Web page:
Three Days Grace bassist, Brad Walst, took a moment out of his busy press schedule to speak with us about the band and their new release, Human, which was released on March 31st. The group is gearing up for a lengthy tour that will take them around the globe and, as such, we wanted to delve into the album before they took off!

Walst:Hey this is Brad Walst, how are you man?

Good, how are you doing?
Walst: Not too bad, what’s going on?

Not much, where are you guys at today?
Walst: We are in New York City today. We are here for the next couple days, so it is cool.

You just up there doing press?
Walst: Yeah we are doing press and we have a couple of gigs. We have a gig tonight and a gig on Thursday night as well. Then we get to go home for a few days so that will be nice.

Sweet, I won’t keep you too long. I have about eight or ten questions and if you are ready we can jump in and see where they end up. Now that you’re your new record Human is complete and actually in stores today, how do you feel about it and are you satisfied with the outcome?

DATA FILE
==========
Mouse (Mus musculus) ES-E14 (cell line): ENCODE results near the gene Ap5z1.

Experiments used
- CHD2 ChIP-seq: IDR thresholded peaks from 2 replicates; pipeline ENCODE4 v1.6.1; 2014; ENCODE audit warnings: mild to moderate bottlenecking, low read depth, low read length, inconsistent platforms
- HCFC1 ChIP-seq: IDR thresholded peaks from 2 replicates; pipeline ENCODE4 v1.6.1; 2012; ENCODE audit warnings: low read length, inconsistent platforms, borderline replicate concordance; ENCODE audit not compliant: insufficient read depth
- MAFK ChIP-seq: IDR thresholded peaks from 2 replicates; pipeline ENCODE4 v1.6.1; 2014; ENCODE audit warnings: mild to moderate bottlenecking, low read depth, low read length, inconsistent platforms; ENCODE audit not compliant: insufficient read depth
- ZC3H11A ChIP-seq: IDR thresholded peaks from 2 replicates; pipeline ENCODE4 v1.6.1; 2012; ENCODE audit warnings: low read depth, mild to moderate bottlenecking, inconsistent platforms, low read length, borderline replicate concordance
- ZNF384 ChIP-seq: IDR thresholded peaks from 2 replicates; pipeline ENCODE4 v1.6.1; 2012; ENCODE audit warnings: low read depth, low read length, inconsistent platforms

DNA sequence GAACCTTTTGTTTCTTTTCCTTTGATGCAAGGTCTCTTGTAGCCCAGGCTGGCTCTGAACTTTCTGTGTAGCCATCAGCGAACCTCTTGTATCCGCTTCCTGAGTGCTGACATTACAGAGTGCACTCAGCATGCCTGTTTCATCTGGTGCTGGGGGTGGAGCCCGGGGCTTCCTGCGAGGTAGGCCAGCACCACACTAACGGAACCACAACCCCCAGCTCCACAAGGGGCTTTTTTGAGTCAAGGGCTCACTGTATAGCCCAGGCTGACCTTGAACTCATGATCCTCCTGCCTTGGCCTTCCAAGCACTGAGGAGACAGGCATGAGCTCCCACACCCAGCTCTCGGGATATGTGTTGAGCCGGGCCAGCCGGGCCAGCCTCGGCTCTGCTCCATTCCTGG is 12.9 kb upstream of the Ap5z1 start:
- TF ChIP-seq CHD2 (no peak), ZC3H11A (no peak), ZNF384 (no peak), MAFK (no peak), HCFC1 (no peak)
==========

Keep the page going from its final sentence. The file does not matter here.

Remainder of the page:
Walst: I am definitely excited man. It has been a long time coming and this process was a little longer than the last few times, but we definitely took our time and toured while we recorded, which we have never done, so yeah I love the outcome, I think it is a great record. It definitely has that old ‘Three G’ sound which was fun to get back to and I think that fans will really appreciate it.

Check out the song “Human Race” here.

When you were writing the record did you find any pressure; a lot of your records were quite successful so was there any pressure to compete with the older records, or was that not even an issue?
Walst: No we try not to let that kind of stuff get to us. Obviously you can have a lot of outside influences and a lot of the times it is a label or past experiences, but I think for us we just always seem to look forward and just kind of lock ourselves in a room. We love writing so I think that was helpful. This time around we kind of went back to our roots and just had acoustics and a small little rehearsal spot in Toronto and we did it that way. We didn’t even jam the songs until they finished on the acoustics and that was kind of a fun way to do it and it is how we wrote the first couple of records.